Bowling Green’s new mobile farmer’s market is offering fresh food on wheels to areas of the city where fresh produce may be hard to find.
The market was introduced to the public at an Earth Day event at WKU.
When Jackson Rolett started up the old, retro-fitted school bus Tuesday, it was a proud moment. He’s been working since last spring on a traveling farmer’s market that will deliver fresh, locally grown produce to under-served areas of the city.
"We're seeking to address accessibility," said Rolett. "Transportation is a big issue with food access, especially in certain areas of Bowling Green, so we thought 'Why not bring the food to those people?'"
Funded with a grant from the U.S. Department of Agriculture, the market also accepts forms of government assistance.
Kentucky’s Agriculture Commissioner James Comer has praised the effort and hopes similar markets can launch statewide.
Bowling Green’s mobile market will travel Wednesday to the Barren River District Health Department and the Boys and Girls Club.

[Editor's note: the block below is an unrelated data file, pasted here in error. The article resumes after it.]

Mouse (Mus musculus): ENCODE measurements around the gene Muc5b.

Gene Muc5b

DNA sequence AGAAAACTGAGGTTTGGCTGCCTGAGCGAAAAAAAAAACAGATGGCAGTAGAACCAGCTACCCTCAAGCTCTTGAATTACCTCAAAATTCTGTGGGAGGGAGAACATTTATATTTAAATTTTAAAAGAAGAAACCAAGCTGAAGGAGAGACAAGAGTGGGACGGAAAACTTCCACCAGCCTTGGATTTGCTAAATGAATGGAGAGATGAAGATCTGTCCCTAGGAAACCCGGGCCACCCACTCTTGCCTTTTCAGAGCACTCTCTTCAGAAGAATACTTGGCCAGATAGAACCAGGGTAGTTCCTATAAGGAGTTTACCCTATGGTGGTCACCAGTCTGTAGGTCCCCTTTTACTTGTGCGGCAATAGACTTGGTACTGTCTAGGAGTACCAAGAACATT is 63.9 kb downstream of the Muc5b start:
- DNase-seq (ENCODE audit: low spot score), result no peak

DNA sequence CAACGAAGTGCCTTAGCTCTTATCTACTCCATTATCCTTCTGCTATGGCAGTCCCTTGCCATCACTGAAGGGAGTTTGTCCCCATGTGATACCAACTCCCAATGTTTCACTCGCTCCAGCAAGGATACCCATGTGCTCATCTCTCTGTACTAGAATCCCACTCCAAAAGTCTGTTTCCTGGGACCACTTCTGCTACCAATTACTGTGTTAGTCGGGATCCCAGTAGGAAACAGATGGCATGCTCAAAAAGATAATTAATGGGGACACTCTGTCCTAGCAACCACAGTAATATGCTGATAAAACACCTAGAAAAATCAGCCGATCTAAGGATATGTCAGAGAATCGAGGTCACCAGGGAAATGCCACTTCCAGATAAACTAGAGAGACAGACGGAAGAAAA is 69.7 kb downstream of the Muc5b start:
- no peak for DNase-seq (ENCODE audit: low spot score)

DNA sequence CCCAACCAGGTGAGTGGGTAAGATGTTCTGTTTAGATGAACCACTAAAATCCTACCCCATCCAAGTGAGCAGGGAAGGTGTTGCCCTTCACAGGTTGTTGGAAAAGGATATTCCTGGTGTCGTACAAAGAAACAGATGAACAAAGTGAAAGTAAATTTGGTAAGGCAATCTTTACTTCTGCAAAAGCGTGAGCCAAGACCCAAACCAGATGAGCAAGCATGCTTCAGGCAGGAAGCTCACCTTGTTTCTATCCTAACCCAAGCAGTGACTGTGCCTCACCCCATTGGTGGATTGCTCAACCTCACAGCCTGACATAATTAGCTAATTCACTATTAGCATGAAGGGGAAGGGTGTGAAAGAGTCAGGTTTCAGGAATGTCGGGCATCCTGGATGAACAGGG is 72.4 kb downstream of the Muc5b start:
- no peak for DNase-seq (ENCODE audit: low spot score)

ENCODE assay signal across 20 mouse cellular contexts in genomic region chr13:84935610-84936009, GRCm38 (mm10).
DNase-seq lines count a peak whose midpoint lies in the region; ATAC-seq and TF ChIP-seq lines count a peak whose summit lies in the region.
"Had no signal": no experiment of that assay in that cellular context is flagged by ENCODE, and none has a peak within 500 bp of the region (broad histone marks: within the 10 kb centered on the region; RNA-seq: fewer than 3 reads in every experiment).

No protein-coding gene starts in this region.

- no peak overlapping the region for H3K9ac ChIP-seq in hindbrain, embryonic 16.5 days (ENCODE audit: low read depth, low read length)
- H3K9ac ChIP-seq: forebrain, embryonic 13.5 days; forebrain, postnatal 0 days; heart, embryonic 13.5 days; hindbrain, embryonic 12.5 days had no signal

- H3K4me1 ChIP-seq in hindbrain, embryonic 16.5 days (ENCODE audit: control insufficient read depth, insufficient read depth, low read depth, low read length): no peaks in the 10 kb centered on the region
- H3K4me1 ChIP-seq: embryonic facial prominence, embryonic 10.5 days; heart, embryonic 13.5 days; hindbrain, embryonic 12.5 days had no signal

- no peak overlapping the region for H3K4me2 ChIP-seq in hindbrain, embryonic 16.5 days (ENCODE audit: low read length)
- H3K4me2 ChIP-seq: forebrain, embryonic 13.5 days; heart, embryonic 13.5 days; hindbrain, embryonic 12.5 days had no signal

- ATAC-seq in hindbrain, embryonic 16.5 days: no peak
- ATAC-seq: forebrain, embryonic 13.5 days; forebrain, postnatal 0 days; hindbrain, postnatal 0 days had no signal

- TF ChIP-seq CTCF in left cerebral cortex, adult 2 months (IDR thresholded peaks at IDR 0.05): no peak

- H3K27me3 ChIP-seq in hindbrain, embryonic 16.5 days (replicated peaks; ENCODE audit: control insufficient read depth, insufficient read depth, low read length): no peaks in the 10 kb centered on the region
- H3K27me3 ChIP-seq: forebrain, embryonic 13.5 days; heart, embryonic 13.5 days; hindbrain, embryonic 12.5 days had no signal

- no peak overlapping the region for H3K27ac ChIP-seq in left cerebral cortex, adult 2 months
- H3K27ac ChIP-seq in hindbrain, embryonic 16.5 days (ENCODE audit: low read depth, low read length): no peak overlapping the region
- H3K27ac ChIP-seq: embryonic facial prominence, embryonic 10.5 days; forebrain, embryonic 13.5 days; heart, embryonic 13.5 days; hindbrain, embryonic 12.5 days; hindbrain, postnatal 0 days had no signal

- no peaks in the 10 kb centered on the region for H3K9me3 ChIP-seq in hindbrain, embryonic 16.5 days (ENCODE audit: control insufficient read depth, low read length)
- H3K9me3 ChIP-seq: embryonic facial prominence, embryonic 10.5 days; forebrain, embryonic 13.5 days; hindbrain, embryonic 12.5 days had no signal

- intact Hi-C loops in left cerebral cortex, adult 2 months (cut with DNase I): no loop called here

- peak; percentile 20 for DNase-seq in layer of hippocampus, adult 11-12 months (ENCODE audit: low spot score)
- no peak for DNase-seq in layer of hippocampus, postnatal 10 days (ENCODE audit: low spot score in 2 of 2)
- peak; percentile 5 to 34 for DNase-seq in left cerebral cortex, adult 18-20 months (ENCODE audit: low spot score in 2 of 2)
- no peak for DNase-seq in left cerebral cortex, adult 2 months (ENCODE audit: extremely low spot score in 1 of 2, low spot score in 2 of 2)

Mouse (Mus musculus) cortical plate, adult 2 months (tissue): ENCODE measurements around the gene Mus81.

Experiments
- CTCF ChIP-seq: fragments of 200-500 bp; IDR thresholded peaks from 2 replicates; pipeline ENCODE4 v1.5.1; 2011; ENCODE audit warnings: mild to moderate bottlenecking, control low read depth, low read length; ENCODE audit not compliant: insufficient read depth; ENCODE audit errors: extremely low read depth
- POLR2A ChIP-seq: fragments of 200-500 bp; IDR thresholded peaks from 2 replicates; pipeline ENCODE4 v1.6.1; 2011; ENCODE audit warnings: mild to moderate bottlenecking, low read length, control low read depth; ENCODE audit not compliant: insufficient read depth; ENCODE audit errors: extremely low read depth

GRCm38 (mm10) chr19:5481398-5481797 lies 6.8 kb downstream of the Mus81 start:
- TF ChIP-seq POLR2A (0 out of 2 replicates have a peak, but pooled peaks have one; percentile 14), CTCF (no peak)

WKU President Gary Ransdell is confident the school will be able to grow its international student body over the next several decades.
But he admits it will become more difficult to do so as countries such as China and India become wealthier and begin to build more of their own universities.
“There are not enough colleges and universities to meet the needs in an awful lot of the countries that have growing economies and growing populations. Therefore, we’re a solution," the WKU President said. "Now, in another generation—in another 25 or 30 years—they may have built enough universities to meet their needs.”
Dr. Ransdell says WKU is actively recruiting in several countries where the school has previously not had a presence.
“South America is really an emerging market for higher education," Ransdell said during a break in Friday's Board of Regents meeting. "We’re looking at as many as 90 students from Brazil next year. We’re always looking for new markets. Turkey is an emerging market for us. Their economy is doing great, and their families are looking for a place to send their sons and daughters.”
WKU is working to recruit students from a school in far western Kentucky that is closing at the end of June.